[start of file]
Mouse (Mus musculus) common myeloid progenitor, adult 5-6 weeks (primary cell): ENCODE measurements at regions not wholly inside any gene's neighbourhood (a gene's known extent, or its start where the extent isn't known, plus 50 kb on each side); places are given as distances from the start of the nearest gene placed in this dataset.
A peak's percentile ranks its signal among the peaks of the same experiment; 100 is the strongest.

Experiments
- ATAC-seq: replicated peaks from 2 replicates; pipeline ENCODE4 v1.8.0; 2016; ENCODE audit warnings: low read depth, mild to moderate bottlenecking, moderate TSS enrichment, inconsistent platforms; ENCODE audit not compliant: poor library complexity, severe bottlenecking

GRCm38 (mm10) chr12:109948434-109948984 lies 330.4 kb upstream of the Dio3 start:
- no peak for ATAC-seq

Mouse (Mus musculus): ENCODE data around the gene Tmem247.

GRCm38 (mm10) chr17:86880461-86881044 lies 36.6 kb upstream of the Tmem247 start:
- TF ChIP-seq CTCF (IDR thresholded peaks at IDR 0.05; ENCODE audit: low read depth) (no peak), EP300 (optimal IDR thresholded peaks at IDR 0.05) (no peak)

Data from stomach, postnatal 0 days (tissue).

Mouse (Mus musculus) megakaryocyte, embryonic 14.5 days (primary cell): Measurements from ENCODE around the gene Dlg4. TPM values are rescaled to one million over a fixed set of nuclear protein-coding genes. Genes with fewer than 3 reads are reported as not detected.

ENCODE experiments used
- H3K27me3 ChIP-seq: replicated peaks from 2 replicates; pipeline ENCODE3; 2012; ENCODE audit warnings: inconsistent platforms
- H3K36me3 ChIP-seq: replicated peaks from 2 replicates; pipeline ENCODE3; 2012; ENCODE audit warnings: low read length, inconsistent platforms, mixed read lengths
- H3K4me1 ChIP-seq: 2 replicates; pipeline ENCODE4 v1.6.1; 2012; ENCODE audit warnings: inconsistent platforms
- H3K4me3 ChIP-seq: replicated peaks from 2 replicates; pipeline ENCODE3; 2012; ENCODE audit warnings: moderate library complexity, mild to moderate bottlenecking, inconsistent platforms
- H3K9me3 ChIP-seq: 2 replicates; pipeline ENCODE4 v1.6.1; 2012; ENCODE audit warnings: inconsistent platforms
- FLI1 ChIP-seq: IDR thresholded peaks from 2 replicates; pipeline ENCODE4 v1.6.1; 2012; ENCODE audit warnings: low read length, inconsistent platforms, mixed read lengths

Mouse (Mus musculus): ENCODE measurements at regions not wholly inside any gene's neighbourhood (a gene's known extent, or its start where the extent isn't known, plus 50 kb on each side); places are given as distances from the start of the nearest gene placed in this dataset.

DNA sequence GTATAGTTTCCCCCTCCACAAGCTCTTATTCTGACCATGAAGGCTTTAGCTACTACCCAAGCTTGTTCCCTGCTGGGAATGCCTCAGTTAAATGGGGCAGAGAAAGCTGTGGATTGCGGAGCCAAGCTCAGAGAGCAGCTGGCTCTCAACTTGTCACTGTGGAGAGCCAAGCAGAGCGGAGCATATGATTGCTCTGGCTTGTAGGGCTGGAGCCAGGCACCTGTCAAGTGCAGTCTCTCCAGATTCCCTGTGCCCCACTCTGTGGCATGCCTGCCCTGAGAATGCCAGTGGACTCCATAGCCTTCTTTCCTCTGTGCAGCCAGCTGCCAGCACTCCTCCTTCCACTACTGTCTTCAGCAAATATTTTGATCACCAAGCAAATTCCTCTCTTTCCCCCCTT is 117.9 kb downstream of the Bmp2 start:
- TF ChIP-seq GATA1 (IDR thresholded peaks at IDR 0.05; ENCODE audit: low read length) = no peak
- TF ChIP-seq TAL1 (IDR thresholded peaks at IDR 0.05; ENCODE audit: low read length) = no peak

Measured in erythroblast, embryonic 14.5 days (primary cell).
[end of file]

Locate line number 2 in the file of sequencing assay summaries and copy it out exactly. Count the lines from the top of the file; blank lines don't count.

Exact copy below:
A peak's percentile ranks its signal among the peaks of the same experiment; 100 is the strongest.